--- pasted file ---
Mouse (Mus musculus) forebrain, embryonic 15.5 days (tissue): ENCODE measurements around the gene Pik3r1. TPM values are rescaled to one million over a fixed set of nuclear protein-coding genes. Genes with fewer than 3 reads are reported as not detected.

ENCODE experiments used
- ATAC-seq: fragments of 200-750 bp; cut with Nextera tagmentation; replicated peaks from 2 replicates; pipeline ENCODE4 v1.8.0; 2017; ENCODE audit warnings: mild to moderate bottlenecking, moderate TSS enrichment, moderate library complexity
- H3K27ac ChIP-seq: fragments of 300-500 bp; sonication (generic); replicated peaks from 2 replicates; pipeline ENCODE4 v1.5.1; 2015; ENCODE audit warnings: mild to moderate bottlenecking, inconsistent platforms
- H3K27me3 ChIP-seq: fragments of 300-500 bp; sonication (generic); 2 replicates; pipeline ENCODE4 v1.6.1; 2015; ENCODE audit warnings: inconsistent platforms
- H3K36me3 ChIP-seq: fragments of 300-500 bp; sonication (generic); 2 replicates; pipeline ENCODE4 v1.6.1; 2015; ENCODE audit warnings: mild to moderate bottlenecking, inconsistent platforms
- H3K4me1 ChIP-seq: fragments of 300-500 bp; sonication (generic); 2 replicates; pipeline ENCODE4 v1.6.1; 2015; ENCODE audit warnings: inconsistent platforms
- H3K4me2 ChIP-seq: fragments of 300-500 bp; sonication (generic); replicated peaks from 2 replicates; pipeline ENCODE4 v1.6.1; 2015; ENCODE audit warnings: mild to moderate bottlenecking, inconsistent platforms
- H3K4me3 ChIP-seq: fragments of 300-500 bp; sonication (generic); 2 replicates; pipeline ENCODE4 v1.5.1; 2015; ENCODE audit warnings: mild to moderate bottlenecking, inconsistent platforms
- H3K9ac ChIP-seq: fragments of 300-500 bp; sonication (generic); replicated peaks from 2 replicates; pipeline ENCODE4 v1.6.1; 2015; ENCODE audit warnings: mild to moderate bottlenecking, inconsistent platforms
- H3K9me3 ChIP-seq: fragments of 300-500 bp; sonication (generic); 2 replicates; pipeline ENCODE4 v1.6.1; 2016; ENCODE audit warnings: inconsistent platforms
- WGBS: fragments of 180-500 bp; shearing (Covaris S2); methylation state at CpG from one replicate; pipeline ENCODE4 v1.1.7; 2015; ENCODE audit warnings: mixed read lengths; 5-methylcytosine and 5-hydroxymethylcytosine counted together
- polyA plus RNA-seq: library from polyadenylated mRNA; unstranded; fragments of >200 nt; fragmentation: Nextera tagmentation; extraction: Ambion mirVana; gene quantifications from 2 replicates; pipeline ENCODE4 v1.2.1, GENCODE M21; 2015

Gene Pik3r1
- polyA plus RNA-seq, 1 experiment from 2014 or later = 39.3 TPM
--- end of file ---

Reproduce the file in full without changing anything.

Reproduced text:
Mouse (Mus musculus) forebrain, embryonic 15.5 days (tissue): ENCODE measurements around the gene Pik3r1. TPM values are rescaled to one million over a fixed set of nuclear protein-coding genes. Genes with fewer than 3 reads are reported as not detected.

ENCODE experiments used
- ATAC-seq: fragments of 200-750 bp; cut with Nextera tagmentation; replicated peaks from 2 replicates; pipeline ENCODE4 v1.8.0; 2017; ENCODE audit warnings: mild to moderate bottlenecking, moderate TSS enrichment, moderate library complexity
- H3K27ac ChIP-seq: fragments of 300-500 bp; sonication (generic); replicated peaks from 2 replicates; pipeline ENCODE4 v1.5.1; 2015; ENCODE audit warnings: mild to moderate bottlenecking, inconsistent platforms
- H3K27me3 ChIP-seq: fragments of 300-500 bp; sonication (generic); 2 replicates; pipeline ENCODE4 v1.6.1; 2015; ENCODE audit warnings: inconsistent platforms
- H3K36me3 ChIP-seq: fragments of 300-500 bp; sonication (generic); 2 replicates; pipeline ENCODE4 v1.6.1; 2015; ENCODE audit warnings: mild to moderate bottlenecking, inconsistent platforms
- H3K4me1 ChIP-seq: fragments of 300-500 bp; sonication (generic); 2 replicates; pipeline ENCODE4 v1.6.1; 2015; ENCODE audit warnings: inconsistent platforms
- H3K4me2 ChIP-seq: fragments of 300-500 bp; sonication (generic); replicated peaks from 2 replicates; pipeline ENCODE4 v1.6.1; 2015; ENCODE audit warnings: mild to moderate bottlenecking, inconsistent platforms
- H3K4me3 ChIP-seq: fragments of 300-500 bp; sonication (generic); 2 replicates; pipeline ENCODE4 v1.5.1; 2015; ENCODE audit warnings: mild to moderate bottlenecking, inconsistent platforms
- H3K9ac ChIP-seq: fragments of 300-500 bp; sonication (generic); replicated peaks from 2 replicates; pipeline ENCODE4 v1.6.1; 2015; ENCODE audit warnings: mild to moderate bottlenecking, inconsistent platforms
- H3K9me3 ChIP-seq: fragments of 300-500 bp; sonication (generic); 2 replicates; pipeline ENCODE4 v1.6.1; 2016; ENCODE audit warnings: inconsistent platforms
- WGBS: fragments of 180-500 bp; shearing (Covaris S2); methylation state at CpG from one replicate; pipeline ENCODE4 v1.1.7; 2015; ENCODE audit warnings: mixed read lengths; 5-methylcytosine and 5-hydroxymethylcytosine counted together
- polyA plus RNA-seq: library from polyadenylated mRNA; unstranded; fragments of >200 nt; fragmentation: Nextera tagmentation; extraction: Ambion mirVana; gene quantifications from 2 replicates; pipeline ENCODE4 v1.2.1, GENCODE M21; 2015

Gene Pik3r1
- polyA plus RNA-seq, 1 experiment from 2014 or later = 39.3 TPM